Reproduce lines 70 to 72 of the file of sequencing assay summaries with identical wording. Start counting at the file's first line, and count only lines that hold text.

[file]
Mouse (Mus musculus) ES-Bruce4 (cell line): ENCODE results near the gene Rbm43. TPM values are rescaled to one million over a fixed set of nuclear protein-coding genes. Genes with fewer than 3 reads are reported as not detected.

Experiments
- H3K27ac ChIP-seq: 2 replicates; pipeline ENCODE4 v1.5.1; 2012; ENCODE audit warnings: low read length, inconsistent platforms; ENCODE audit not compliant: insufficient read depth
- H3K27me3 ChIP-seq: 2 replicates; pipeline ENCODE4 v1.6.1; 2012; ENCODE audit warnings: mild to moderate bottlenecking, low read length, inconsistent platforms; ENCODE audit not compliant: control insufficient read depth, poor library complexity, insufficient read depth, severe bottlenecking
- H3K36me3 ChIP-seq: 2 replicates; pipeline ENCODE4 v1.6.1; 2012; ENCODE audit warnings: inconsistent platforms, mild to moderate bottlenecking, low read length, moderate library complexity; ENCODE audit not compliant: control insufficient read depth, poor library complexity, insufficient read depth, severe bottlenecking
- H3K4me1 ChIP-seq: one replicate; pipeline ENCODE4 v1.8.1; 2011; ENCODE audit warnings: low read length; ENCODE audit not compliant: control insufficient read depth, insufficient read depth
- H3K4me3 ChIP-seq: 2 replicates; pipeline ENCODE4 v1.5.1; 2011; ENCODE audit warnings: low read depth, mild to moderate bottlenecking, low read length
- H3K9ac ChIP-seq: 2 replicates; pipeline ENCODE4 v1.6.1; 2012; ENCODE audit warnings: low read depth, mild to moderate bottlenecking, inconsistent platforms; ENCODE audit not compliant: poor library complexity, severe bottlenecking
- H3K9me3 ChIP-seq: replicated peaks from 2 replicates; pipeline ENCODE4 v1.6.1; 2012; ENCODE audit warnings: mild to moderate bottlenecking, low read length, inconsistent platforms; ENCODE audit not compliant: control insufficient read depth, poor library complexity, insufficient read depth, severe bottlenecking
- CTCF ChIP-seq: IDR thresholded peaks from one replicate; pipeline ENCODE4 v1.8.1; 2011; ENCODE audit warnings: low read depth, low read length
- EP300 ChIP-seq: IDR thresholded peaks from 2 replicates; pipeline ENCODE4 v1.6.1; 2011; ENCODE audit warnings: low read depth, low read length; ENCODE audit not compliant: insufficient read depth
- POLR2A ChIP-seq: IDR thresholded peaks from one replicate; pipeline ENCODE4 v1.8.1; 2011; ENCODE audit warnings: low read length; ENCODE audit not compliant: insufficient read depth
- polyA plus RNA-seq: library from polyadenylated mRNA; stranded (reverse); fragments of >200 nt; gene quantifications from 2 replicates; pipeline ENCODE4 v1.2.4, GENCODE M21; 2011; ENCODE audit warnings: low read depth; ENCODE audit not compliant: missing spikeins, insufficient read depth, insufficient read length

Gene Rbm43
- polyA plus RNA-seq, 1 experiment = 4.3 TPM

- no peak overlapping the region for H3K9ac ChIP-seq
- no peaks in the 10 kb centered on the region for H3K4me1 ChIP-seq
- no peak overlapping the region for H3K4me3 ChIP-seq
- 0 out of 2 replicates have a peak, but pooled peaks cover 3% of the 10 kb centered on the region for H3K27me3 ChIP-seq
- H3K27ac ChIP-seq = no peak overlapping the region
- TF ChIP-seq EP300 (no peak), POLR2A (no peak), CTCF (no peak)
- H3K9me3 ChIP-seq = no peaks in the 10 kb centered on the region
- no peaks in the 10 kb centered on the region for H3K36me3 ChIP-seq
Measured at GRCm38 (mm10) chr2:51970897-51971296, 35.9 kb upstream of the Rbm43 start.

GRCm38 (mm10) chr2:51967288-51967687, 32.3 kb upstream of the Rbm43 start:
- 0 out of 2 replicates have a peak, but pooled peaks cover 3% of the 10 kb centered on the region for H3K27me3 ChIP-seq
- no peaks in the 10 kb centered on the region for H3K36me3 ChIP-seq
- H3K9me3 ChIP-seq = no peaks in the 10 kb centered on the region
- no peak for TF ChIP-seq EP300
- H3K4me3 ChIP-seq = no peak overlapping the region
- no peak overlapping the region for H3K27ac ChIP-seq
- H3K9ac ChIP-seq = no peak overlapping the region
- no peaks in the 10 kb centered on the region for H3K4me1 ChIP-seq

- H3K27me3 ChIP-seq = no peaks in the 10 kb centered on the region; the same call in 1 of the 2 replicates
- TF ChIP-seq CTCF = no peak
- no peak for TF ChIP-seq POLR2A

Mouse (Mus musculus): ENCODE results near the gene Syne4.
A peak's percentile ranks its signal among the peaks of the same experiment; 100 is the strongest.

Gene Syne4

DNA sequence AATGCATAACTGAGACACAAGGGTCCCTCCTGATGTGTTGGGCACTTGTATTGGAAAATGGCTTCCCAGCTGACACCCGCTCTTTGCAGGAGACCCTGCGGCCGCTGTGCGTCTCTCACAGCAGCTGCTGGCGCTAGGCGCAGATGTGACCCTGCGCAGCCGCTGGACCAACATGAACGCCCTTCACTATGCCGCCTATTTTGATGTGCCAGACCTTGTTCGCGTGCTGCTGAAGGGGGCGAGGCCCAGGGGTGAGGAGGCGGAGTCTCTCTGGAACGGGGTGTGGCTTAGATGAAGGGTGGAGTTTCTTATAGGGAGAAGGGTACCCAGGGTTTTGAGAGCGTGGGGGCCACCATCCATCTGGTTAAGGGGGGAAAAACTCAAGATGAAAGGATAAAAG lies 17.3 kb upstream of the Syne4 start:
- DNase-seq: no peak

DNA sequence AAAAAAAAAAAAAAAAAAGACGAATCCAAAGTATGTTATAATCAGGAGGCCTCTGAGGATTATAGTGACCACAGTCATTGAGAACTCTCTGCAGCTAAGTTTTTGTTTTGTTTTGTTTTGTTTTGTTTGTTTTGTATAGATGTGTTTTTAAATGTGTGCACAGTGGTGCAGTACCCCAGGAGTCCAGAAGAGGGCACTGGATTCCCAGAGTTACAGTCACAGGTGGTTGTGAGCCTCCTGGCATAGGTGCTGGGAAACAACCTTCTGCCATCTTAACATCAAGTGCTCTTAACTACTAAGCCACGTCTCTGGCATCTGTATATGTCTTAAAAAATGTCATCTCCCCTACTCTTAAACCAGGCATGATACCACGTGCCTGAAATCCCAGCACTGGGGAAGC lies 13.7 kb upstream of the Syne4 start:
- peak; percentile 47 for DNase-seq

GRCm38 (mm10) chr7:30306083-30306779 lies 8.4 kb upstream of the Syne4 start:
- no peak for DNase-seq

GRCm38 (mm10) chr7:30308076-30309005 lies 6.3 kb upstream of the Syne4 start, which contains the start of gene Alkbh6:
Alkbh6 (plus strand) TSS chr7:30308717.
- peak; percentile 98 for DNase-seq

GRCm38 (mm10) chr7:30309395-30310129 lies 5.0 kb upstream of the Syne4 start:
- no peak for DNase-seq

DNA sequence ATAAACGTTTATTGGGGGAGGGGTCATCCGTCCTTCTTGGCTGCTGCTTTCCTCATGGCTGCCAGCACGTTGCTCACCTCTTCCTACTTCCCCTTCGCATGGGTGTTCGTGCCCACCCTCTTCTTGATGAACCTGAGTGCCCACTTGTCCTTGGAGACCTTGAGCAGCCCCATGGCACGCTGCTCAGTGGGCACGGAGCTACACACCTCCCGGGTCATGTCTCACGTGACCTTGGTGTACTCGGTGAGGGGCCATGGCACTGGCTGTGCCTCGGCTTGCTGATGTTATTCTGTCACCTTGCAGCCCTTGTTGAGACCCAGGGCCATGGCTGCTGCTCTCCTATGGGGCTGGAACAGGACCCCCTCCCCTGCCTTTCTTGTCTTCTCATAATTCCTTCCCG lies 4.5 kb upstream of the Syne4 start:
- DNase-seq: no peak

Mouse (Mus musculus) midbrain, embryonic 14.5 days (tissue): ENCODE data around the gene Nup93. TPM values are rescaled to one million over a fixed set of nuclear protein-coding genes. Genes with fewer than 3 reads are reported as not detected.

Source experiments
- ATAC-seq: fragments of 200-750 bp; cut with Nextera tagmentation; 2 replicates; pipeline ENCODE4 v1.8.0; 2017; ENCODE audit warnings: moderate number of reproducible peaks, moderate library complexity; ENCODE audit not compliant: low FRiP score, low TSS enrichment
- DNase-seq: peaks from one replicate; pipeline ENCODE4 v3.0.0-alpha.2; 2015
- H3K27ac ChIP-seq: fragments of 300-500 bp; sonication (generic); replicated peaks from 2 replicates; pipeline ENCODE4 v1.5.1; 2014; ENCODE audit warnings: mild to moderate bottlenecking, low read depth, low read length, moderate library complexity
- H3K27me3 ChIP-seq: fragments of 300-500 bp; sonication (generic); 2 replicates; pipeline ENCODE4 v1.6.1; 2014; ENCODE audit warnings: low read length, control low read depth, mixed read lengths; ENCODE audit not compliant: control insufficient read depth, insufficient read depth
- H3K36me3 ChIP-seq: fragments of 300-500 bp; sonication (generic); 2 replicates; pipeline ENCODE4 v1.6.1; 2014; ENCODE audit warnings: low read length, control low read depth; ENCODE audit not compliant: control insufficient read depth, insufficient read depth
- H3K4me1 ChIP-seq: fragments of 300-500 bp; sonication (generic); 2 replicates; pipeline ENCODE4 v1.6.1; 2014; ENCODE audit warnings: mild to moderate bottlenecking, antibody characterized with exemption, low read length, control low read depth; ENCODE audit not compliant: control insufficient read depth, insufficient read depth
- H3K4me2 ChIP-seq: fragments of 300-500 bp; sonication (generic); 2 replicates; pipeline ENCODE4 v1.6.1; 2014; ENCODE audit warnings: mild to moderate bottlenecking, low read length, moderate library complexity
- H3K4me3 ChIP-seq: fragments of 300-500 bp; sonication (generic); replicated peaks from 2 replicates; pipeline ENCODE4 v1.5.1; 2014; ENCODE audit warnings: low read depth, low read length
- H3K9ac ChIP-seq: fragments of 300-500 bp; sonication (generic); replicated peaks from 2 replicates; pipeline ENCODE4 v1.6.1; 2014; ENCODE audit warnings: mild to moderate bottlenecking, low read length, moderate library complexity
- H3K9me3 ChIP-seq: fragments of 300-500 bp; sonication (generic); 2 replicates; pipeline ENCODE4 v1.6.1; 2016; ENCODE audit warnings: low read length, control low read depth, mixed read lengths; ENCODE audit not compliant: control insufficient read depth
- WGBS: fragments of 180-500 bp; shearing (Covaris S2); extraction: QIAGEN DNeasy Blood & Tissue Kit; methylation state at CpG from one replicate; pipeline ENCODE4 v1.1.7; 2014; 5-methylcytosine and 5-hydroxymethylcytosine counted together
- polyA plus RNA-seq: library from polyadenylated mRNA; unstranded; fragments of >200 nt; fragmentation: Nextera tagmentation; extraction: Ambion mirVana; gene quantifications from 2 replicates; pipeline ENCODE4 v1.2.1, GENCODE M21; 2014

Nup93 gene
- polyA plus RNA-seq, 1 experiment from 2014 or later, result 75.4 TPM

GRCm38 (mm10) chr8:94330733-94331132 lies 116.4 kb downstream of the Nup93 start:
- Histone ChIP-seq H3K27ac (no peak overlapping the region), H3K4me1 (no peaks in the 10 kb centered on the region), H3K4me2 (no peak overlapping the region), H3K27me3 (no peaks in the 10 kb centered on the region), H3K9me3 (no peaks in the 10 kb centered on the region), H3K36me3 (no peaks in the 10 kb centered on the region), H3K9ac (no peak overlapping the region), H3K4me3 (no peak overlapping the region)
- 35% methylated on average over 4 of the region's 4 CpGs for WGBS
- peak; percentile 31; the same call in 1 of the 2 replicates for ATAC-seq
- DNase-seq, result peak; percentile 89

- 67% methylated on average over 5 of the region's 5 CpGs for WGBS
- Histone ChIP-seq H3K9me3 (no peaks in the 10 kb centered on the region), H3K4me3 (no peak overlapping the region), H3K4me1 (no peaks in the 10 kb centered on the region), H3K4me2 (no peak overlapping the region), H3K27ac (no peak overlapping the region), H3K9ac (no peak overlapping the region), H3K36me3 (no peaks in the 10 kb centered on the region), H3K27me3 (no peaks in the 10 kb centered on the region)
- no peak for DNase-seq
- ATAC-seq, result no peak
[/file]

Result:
- Histone ChIP-seq H3K27ac (no peak overlapping the region), H3K4me1 (no peaks in the 10 kb centered on the region), H3K4me2 (no peak overlapping the region), H3K27me3 (no peaks in the 10 kb centered on the region), H3K9me3 (no peaks in the 10 kb centered on the region), H3K36me3 (no peaks in the 10 kb centered on the region), H3K9ac (no peak overlapping the region), H3K4me3 (no peak overlapping the region)
- 35% methylated on average over 4 of the region's 4 CpGs for WGBS
- peak; percentile 31; the same call in 1 of the 2 replicates for ATAC-seq